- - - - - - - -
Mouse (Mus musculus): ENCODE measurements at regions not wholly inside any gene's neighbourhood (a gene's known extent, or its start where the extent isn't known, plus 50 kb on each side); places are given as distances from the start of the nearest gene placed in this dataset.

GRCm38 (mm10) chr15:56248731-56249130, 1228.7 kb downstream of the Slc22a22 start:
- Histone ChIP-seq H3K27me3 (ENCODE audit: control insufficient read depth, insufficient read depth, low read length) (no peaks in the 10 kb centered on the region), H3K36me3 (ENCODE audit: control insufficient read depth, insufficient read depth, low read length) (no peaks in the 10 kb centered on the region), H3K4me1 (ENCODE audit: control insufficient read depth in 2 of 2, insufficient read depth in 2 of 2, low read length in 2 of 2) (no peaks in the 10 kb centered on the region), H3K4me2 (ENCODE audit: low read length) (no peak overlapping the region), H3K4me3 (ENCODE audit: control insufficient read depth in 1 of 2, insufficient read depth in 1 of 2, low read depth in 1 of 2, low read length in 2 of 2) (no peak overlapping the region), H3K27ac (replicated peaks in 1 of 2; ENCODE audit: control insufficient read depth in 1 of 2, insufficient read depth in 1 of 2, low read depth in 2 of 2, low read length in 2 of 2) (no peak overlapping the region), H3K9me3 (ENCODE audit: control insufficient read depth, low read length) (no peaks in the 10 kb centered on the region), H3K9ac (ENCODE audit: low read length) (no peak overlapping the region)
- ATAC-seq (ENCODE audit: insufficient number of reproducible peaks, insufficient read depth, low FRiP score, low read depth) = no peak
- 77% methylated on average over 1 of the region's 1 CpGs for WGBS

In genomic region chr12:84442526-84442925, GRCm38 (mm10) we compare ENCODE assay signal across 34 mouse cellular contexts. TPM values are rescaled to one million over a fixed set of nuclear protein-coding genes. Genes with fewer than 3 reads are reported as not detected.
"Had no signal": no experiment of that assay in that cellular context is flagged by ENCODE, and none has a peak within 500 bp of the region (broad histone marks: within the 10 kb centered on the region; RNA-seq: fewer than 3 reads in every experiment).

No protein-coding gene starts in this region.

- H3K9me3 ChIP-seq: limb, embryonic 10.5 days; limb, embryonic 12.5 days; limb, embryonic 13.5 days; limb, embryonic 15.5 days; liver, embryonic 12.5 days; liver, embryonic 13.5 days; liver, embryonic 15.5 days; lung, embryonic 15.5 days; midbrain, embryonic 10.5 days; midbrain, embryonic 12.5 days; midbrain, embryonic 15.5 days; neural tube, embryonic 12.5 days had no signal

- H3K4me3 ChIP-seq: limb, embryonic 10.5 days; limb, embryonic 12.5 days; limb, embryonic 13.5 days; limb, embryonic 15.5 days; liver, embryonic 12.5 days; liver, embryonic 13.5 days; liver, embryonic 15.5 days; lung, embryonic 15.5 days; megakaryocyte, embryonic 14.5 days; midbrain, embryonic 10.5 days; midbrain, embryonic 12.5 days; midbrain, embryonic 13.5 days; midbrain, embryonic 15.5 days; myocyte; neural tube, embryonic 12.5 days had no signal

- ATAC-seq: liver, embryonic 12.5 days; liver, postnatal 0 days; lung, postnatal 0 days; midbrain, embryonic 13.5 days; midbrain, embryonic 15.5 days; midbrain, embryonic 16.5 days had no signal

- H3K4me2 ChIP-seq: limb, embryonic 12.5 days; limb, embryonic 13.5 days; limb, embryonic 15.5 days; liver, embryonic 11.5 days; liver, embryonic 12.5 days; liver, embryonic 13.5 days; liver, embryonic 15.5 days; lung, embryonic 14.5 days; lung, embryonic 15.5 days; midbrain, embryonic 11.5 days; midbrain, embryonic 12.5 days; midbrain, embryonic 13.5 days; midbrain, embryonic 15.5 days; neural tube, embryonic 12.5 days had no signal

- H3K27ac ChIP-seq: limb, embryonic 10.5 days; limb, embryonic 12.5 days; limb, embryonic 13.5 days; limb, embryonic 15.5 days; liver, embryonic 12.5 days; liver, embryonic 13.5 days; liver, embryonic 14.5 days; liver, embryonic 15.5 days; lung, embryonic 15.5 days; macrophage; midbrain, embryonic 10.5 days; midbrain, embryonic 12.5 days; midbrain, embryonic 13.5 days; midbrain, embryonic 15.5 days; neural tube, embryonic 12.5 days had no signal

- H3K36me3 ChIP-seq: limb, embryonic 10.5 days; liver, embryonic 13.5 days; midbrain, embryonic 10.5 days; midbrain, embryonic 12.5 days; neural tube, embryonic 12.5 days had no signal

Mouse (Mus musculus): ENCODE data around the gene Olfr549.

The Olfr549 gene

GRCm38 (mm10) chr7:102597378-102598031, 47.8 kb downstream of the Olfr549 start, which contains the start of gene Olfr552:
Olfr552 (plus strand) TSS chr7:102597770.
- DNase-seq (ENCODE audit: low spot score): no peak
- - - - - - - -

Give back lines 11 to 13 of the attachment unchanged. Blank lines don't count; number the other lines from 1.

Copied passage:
- ATAC-seq: liver, embryonic 12.5 days; liver, postnatal 0 days; lung, postnatal 0 days; midbrain, embryonic 13.5 days; midbrain, embryonic 15.5 days; midbrain, embryonic 16.5 days had no signal

- H3K4me2 ChIP-seq: limb, embryonic 12.5 days; limb, embryonic 13.5 days; limb, embryonic 15.5 days; liver, embryonic 11.5 days; liver, embryonic 12.5 days; liver, embryonic 13.5 days; liver, embryonic 15.5 days; lung, embryonic 14.5 days; lung, embryonic 15.5 days; midbrain, embryonic 11.5 days; midbrain, embryonic 12.5 days; midbrain, embryonic 13.5 days; midbrain, embryonic 15.5 days; neural tube, embryonic 12.5 days had no signal

- H3K27ac ChIP-seq: limb, embryonic 10.5 days; limb, embryonic 12.5 days; limb, embryonic 13.5 days; limb, embryonic 15.5 days; liver, embryonic 12.5 days; liver, embryonic 13.5 days; liver, embryonic 14.5 days; liver, embryonic 15.5 days; lung, embryonic 15.5 days; macrophage; midbrain, embryonic 10.5 days; midbrain, embryonic 12.5 days; midbrain, embryonic 13.5 days; midbrain, embryonic 15.5 days; neural tube, embryonic 12.5 days had no signal